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High-Involvement Management Practices, Trade Union Representation And Workplace Performance In Britain

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  • Alex Bryson
  • John Forth
  • Simon Kirby

Abstract

Debates about Britain's productivity performance have often drawn attention to the roles played by working practices and employment relations. In the 1980s and 1990s, trade unions were a prime focus; more recently, attention has turned to high-involvement management (HIM) practices (also referred to as 'high-performance work systems'). We combine the two to investigate the relationships between work organisation, trade union representation and workplace performance. We find that HIM has a positive impact on labour productivity. However, this effect is restricted to unionised workplaces, and seems more readily explained by concessionary wage bargaining than 'mutual gains', given the absence of any association with financial performance. These findings raise questions about the universal applicability of HIM as a route to improved workplace performance. Copyright (c) Scottish Economic Society 2005.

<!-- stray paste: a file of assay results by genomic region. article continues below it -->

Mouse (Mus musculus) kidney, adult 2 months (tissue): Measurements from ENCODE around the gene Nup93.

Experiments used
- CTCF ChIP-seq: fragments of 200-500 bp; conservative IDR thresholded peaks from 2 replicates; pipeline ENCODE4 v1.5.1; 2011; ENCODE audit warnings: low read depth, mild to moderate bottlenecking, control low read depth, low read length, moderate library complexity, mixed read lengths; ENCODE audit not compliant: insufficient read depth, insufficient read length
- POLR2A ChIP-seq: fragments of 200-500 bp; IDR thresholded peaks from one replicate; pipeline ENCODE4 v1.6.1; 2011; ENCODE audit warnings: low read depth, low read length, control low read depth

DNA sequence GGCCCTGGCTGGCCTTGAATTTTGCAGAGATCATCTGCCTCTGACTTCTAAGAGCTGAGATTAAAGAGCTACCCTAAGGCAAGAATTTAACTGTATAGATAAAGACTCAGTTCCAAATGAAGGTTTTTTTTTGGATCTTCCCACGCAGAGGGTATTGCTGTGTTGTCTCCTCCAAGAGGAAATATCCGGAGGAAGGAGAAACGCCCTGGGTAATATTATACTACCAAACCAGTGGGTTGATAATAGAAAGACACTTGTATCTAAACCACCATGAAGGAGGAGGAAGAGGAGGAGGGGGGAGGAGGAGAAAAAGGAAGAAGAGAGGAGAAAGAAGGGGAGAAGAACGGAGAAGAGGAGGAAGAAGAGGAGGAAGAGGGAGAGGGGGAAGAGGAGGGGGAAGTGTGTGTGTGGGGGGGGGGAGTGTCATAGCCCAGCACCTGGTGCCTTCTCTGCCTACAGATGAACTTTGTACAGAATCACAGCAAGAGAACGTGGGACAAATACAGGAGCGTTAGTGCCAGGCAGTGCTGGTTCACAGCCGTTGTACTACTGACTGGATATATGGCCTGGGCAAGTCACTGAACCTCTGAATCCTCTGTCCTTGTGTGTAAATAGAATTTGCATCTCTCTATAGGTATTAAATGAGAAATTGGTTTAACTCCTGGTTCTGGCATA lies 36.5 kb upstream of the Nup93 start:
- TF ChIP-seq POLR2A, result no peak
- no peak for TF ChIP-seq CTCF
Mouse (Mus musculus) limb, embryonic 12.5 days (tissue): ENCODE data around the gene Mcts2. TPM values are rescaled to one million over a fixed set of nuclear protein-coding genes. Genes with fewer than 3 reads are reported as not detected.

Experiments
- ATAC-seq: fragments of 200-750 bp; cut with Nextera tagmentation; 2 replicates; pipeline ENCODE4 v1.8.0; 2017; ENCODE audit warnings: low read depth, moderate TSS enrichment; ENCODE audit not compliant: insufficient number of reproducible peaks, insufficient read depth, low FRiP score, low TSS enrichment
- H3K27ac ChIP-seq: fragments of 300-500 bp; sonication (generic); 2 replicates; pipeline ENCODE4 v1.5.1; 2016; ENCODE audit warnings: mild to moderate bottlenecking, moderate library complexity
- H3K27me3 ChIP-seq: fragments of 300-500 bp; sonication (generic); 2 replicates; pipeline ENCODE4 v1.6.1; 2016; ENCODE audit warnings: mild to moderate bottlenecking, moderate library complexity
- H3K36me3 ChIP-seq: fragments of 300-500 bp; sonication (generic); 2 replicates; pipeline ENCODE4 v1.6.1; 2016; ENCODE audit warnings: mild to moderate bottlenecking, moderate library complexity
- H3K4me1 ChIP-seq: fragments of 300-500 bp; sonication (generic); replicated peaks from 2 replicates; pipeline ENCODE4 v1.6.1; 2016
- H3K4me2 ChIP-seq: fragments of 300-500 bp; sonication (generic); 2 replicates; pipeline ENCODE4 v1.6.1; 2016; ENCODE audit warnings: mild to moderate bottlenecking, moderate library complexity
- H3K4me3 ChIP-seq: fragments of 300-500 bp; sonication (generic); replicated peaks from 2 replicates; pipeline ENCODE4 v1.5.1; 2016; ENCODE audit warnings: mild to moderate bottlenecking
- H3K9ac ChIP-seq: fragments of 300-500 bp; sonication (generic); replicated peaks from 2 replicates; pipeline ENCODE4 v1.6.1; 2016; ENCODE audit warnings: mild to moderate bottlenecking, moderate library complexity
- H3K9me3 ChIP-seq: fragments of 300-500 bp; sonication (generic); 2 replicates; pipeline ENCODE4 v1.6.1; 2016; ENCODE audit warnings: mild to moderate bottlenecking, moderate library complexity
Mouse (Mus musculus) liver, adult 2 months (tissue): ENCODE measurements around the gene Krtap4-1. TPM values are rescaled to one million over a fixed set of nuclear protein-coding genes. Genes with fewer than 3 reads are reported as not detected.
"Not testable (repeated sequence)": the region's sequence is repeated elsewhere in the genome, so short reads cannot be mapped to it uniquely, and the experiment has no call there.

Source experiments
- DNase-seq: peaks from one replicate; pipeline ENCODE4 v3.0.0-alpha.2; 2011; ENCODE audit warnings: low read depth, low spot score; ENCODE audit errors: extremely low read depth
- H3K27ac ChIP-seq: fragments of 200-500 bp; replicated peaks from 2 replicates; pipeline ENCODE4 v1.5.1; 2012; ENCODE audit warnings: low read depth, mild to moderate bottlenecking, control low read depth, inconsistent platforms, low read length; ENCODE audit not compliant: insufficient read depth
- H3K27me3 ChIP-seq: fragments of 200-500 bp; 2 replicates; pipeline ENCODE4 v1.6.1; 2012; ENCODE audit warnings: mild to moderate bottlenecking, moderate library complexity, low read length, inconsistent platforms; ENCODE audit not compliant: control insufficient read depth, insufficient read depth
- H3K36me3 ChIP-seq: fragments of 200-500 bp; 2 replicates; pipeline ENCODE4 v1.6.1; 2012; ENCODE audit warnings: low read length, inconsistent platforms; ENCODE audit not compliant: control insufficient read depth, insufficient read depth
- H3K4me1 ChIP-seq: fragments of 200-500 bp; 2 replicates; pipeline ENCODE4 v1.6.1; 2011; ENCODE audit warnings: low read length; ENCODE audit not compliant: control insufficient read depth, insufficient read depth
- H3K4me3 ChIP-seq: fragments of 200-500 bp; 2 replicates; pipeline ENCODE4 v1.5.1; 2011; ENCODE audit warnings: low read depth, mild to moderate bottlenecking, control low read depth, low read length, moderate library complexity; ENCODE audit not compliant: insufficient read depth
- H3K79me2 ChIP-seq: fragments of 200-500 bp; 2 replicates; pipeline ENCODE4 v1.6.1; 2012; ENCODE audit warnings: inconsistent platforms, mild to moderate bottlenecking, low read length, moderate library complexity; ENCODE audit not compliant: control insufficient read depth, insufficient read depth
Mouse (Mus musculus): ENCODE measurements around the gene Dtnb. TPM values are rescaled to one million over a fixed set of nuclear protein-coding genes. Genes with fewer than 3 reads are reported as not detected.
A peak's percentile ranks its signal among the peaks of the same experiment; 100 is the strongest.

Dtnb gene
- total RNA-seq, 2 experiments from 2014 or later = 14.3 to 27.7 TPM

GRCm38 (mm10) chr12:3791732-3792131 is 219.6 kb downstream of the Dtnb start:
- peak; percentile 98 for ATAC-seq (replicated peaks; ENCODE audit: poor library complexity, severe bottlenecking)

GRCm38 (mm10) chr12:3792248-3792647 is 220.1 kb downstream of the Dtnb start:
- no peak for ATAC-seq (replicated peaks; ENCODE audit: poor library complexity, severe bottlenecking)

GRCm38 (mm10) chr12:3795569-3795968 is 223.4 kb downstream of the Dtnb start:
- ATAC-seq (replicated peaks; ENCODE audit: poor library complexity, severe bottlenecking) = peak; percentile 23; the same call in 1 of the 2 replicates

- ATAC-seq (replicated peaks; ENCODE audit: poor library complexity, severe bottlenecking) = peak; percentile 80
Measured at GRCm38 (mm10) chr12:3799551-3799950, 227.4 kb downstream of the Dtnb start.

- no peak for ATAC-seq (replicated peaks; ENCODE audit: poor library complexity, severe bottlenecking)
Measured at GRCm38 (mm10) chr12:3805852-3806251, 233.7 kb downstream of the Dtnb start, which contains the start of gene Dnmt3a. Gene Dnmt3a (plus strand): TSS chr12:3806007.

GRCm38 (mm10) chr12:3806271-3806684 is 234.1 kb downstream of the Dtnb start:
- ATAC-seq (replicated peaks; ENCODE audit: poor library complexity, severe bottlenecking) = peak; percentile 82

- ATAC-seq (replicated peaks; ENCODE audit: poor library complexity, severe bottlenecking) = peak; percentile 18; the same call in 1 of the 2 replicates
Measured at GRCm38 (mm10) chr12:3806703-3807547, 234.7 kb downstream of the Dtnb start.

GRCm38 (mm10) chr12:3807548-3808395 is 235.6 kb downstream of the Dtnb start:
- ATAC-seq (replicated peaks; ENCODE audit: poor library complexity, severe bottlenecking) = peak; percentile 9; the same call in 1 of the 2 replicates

Suggested Citation

  • Alex Bryson & John Forth & Simon Kirby, 2005. "High-Involvement Management Practices, Trade Union Representation And Workplace Performance In Britain," Scottish Journal of Political Economy, Scottish Economic Society, vol. 52(3), pages 451-491, July.
  • Handle: RePEc:bla:scotjp:v:52:y:2005:i:3:p:451-491
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    References listed on IDEAS

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    1. John Forth, 2000. "The determinants of pay levels and fringe benefit provision in Britain," National Institute of Economic and Social Research (NIESR) Discussion Papers 171, National Institute of Economic and Social Research.
    2. Addison, John T. & Belfield, Clive R., 2004. "Unions, Training, and Firm Performance: Evidence from the British Workplace Employee Relations Survey," IZA Discussion Papers 1264, Institute for the Study of Labor (IZA).
    3. Bryson, Alex & Wilkinson, David, 2002. "Collective bargaining and workplace performance: an investigation using the workplace employee relations survey 1998," LSE Research Online Documents on Economics 4995, London School of Economics and Political Science, LSE Library.
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